Walk the Walk Week celebrates MLK Day, brings civil rights leader to campus
Renee Pierson | Friday, January 17, 2020
Notre Dame’s annual Walk the Walk Week, an event week honoring Martin Luther King Jr. Day and aimed at promoting diversity and inclusion on campus, will commence Monday. Civil rights leader Diane Nash will deliver the keynote address of Walk the Walk Week’s flagship event, the MLK Celebration Luncheon. The week will also include lectures, discussions and religious services, among other events.
Ann Firth, vice president and chief of staff, held a leading role programming the events.
“The week commences with a late-night candlelight prayer service in the Main Building Rotunda on the eve of MLK Day, which has become a cherished tradition on our campus,” Firth said in an email.
Student body president Elizabeth Boyle emphasized the inaugural event’s intention to unify the campus.
“The candlelight prayer service will take place at 11 p.m., beginning in the Main Building where the Notre Dame community will come together, led by campus leaders and Voices of Faith, to join in song and prayer to commemorate the life of Dr. King,” she said in an email.
Students can find more information about the prayer service on its Facebook event page.
“There are a wide array of events planned for rest of Walk the Walk Week, designed to offer each of us the opportunity to consider how we — both individually and collectively — might take a more active role in making Notre Dame even more welcoming and inclusive,” Firth said in the email.
Students and faculty are invited to attend all of the events taking place. “Let’s Talk About Race,” an open conversation about identity, will take place Monday in 7 p.m. Geddes Hall. The Social Concerns Fair, which begins 5 p.m. Tuesday in the Dahnke Ballroom, will allow students to explore a variety of local volunteer opportunities. A panel discussion Wednesday at 7 p.m. in the Carey Auditorium will invite speakers from Notre Dame and South Bend to discuss reparation and reconciliation.
A comprehensive list of events can be found on Walk the Walk Week’s website.
The MLK Celebration Luncheon will take place Monday at 11:30 a.m. in the Joyce Center. Nash, a renowned civil rights leader, will be the event’s keynote speaker.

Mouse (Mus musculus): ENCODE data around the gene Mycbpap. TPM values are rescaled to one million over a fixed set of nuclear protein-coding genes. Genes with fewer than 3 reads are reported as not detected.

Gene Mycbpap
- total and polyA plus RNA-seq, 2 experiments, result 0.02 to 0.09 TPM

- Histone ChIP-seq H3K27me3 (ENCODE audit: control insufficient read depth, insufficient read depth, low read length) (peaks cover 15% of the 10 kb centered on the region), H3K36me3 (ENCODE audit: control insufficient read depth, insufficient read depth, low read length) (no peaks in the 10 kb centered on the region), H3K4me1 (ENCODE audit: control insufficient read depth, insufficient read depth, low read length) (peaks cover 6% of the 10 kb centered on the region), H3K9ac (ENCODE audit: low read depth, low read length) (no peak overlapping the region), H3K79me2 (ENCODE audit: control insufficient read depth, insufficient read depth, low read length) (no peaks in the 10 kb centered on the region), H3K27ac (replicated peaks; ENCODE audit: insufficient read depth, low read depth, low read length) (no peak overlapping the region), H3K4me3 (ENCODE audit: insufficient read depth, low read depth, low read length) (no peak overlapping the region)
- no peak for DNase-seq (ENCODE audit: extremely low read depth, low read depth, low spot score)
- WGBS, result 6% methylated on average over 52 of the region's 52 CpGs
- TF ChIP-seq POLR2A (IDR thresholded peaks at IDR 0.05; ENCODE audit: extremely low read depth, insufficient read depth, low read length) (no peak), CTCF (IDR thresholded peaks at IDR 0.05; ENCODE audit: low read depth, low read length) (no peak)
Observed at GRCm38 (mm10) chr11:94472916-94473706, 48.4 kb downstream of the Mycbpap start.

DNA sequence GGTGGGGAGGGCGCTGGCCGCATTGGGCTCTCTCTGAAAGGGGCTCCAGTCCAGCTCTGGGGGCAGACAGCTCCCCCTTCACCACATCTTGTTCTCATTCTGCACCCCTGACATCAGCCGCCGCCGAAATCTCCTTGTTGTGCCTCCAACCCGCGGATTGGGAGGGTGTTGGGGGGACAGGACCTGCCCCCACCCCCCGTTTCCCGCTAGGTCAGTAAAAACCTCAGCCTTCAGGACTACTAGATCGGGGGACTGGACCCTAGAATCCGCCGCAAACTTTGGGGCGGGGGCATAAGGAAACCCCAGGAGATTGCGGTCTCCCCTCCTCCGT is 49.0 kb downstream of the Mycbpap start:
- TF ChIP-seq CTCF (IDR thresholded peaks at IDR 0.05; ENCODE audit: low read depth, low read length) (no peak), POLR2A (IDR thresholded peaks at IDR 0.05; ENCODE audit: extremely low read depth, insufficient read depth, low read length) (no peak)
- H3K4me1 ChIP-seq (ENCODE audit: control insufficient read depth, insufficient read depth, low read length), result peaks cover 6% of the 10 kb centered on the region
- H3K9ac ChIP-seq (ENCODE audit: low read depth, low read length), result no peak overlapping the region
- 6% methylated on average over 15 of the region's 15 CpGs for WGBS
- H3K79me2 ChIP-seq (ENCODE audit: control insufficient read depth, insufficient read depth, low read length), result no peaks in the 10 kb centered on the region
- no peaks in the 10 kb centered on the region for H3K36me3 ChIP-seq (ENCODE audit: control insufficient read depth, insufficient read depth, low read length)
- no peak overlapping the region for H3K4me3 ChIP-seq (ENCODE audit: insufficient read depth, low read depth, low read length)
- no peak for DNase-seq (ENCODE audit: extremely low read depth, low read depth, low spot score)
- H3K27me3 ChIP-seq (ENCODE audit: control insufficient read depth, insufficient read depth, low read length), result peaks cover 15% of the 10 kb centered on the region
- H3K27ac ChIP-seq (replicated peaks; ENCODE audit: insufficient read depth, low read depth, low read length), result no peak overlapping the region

“This year’s luncheon conversation will be very special, as Nash is a historic figure who took great risks and worked tirelessly to advance the cause of justice and equality in our nation,” Firth said in the email.
Nash has long been a leading figure in the civil rights movement, Firth said.
“[Nash] became active in the civil rights movement while she was a student at Fisk University in Nashville,” Firth said. “By the time she was 22, she was part of the Freedom Riders and had co-founded the Student Nonviolent Coordinating Committee. Nash worked closely with Dr. King and played a pivotal role in the Selma Voting Rights Movement.”
Campus leaders anticipate attendance at these events will help foster a spirit of inclusivity in each individual, Boyle said.
“If we are to truly consider ourselves an inclusive, diverse and Catholic community then it is imperative that we show up for the events during Walk the Walk week — and especially beyond this week,” Boyle said in the email. “I hope that each community member engages with at least two of the events during the week, whether that be the prayer service, luncheon, ‘Let’s Talk About Race’ series, a Mass or a lecture or even in a more informal way by having a deep conversation about inclusivity and what it means to be a member of the Notre Dame community with a friend, professor or roommate.”
Firth said Notre Dame’s commitment to building a more diverse campus community is at the root of Walk the Walk Week.
“Fr. Jenkins has articulated core principles for the University with regard to diversity and inclusion: respecting the dignity of every person, building a Notre Dame community where all flourish and living in solidarity with all — particularly the most vulnerable, both here on campus and beyond,” Firth said. “Attending events during Walk the Walk Week is, of course, just one way to do this.”